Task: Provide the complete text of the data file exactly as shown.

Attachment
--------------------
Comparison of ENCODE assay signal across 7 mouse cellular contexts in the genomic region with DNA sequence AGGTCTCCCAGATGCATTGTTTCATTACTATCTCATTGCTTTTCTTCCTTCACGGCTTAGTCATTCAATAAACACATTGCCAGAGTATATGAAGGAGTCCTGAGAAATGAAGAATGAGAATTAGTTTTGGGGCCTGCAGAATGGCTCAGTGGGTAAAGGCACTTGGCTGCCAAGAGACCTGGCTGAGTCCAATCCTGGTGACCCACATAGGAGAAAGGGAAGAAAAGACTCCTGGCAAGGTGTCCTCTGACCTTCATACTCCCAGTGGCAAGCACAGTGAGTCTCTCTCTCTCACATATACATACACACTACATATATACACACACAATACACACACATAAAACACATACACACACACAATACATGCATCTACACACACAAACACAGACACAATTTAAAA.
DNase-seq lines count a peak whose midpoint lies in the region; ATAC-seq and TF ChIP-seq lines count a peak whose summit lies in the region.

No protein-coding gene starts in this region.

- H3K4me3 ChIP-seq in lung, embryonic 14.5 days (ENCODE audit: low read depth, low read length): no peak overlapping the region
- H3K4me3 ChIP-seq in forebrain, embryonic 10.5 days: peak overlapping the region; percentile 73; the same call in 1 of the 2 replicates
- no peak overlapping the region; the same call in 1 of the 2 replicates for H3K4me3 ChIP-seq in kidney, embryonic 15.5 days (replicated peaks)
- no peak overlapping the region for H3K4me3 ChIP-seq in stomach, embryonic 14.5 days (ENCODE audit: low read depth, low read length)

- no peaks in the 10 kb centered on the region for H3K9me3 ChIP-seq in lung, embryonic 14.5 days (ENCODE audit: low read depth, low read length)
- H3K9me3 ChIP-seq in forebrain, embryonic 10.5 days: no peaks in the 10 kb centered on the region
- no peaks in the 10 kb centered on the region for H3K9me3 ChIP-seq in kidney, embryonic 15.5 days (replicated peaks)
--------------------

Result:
Comparison of ENCODE assay signal across 7 mouse cellular contexts in the genomic region with DNA sequence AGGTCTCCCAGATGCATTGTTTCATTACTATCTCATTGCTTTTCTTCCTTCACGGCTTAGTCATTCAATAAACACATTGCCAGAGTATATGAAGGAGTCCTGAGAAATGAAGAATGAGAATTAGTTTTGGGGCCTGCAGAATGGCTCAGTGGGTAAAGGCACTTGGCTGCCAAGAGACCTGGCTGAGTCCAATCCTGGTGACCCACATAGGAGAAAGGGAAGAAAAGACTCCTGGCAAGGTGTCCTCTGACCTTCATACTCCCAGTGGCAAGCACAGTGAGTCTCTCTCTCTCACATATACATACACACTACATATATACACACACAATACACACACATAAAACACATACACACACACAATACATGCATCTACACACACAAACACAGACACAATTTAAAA.
DNase-seq lines count a peak whose midpoint lies in the region; ATAC-seq and TF ChIP-seq lines count a peak whose summit lies in the region.

No protein-coding gene starts in this region.

- H3K4me3 ChIP-seq in lung, embryonic 14.5 days (ENCODE audit: low read depth, low read length): no peak overlapping the region
- H3K4me3 ChIP-seq in forebrain, embryonic 10.5 days: peak overlapping the region; percentile 73; the same call in 1 of the 2 replicates
- no peak overlapping the region; the same call in 1 of the 2 replicates for H3K4me3 ChIP-seq in kidney, embryonic 15.5 days (replicated peaks)
- no peak overlapping the region for H3K4me3 ChIP-seq in stomach, embryonic 14.5 days (ENCODE audit: low read depth, low read length)

- no peaks in the 10 kb centered on the region for H3K9me3 ChIP-seq in lung, embryonic 14.5 days (ENCODE audit: low read depth, low read length)
- H3K9me3 ChIP-seq in forebrain, embryonic 10.5 days: no peaks in the 10 kb centered on the region
- no peaks in the 10 kb centered on the region for H3K9me3 ChIP-seq in kidney, embryonic 15.5 days (replicated peaks)